She's too busy to go gown shopping. She hates all bridesmaid dresses. Planning a shower is such a pain. Why did this wedding-party-pooper agree to be a bridesmaid at all? Cara Cormier, of Richmond, Rhode Island, quickly realized her pregnant matron of honor (she'd be eight months along on the wedding day) was not going to be a happy camper as the wedding planning progressed. "I spent a lot of time picking out four different maternity dresses that I thought would flatter her," says Cormier. "When she finally got around to looking at them, she called me with 101 reasons why she hated all four—the color wasn't right for her, the material was too heavy, it made her look like a tent..." After an unpleasant argument, the two hung up on each other and haven't spoken since.
What's going on: First, let's get one thing straight: "It's never about the dress," says Nissinen. While it may look that way on the surface, there is usually a deeper issue at work. Perhaps, as with The Diva, this bridesmaid is expressing sadness over "losing" you or feeling afraid or unsure about how your relationship might change once you're married (no more girls' nights out?). Sadly, Cormier will probably never find out what her pregnant former-bridesmaid was really feeling. "I doubt that I'll ever talk to her again," she says. "It's not worth the effort to me."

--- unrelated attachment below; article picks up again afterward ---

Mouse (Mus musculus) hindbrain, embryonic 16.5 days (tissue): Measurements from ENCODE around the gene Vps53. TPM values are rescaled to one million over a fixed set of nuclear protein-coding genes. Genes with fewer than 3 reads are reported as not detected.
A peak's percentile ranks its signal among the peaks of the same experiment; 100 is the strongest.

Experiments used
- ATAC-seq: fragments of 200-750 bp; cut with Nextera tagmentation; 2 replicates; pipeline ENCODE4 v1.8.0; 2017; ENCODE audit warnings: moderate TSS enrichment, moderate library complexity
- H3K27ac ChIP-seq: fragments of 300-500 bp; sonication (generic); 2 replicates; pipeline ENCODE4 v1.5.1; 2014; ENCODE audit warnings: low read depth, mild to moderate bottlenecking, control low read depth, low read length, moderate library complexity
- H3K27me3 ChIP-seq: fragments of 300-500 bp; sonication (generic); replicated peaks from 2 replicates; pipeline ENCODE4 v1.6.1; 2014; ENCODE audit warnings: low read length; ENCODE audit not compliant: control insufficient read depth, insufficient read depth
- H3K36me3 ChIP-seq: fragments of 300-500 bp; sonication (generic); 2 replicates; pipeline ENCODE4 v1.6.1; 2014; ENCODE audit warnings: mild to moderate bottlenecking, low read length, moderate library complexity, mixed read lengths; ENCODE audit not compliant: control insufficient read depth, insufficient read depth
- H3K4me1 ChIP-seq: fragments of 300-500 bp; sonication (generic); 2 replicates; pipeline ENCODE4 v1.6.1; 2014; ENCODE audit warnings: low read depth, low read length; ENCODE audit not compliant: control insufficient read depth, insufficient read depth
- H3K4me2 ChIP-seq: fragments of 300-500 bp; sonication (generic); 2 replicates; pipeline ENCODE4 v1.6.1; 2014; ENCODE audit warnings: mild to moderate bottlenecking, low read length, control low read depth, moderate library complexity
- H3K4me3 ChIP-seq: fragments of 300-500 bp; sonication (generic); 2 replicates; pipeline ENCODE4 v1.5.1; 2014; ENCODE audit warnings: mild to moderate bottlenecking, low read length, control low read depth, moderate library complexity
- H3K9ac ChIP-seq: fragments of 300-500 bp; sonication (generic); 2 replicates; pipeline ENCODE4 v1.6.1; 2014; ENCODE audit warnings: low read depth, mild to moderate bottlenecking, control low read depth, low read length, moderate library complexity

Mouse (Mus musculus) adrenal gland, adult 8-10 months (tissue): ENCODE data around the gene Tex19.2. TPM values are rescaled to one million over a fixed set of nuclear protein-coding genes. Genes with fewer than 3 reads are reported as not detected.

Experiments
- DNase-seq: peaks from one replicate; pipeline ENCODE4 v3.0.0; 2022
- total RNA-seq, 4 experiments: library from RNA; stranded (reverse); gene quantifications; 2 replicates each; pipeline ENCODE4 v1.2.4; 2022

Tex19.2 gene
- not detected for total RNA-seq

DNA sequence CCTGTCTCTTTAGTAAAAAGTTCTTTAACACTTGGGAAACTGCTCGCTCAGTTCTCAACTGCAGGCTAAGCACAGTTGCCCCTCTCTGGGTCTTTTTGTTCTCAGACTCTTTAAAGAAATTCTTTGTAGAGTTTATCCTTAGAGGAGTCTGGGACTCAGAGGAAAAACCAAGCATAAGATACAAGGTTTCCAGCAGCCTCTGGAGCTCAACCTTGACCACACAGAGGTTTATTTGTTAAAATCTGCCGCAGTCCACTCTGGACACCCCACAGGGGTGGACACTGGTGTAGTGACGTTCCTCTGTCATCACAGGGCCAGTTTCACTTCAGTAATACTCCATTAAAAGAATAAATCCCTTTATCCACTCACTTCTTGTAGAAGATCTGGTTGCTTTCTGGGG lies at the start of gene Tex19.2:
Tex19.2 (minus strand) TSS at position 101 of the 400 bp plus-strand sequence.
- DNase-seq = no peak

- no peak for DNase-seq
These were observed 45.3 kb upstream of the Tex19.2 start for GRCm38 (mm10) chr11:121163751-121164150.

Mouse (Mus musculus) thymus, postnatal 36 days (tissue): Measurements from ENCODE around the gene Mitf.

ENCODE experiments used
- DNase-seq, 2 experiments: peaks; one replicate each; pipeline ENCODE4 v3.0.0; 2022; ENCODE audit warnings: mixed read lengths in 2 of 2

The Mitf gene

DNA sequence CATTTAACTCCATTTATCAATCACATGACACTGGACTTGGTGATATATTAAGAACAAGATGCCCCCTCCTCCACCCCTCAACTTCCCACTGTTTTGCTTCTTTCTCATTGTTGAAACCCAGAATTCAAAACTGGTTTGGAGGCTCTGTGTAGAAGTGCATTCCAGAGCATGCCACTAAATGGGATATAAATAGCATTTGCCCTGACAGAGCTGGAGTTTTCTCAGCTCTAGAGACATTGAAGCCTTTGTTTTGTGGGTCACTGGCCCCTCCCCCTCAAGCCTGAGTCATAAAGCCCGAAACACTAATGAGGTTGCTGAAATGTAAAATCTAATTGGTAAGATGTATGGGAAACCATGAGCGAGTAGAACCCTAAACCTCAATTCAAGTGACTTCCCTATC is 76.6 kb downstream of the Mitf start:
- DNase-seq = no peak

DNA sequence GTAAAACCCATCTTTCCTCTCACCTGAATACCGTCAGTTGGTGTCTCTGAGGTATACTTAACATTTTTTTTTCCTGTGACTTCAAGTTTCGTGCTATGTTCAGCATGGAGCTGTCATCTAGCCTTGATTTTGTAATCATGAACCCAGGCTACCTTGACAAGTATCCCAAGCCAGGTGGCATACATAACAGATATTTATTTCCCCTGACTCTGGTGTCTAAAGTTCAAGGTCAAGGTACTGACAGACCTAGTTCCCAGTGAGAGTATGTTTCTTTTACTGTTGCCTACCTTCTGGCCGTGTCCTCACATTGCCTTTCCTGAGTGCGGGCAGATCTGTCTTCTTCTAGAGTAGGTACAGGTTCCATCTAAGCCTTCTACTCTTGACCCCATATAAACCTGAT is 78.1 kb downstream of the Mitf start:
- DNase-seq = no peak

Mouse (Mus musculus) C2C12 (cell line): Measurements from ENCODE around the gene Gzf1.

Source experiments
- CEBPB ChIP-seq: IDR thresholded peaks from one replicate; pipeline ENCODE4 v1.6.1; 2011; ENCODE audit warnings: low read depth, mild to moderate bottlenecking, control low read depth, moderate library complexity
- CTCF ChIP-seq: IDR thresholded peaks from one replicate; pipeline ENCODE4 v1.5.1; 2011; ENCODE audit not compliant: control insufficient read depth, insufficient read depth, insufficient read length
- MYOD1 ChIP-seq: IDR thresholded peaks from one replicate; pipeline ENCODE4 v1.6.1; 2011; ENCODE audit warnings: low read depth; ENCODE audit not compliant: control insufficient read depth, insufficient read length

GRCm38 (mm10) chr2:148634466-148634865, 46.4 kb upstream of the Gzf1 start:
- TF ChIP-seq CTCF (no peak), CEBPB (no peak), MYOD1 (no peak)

How to deal: It's possible to avoid a blow-up situation like the one Cormier experienced, but you'll probably have to be the one to make the first move. Talk with the difficult bridesmaid and gently say, "What can I do to make you feel better about…?" Hopefully, she'll open up about her real feelings and the problem will simply dissolve. If she resists, perhaps you need to ask her if she wants to bow out of the wedding party. If that doesn't work, you may have to accept that it's time to end the friendship, as Cormier did. People do grow apart, says Nissinen, and a wedding is often the catalyst for such a split because it's so charged with emotions.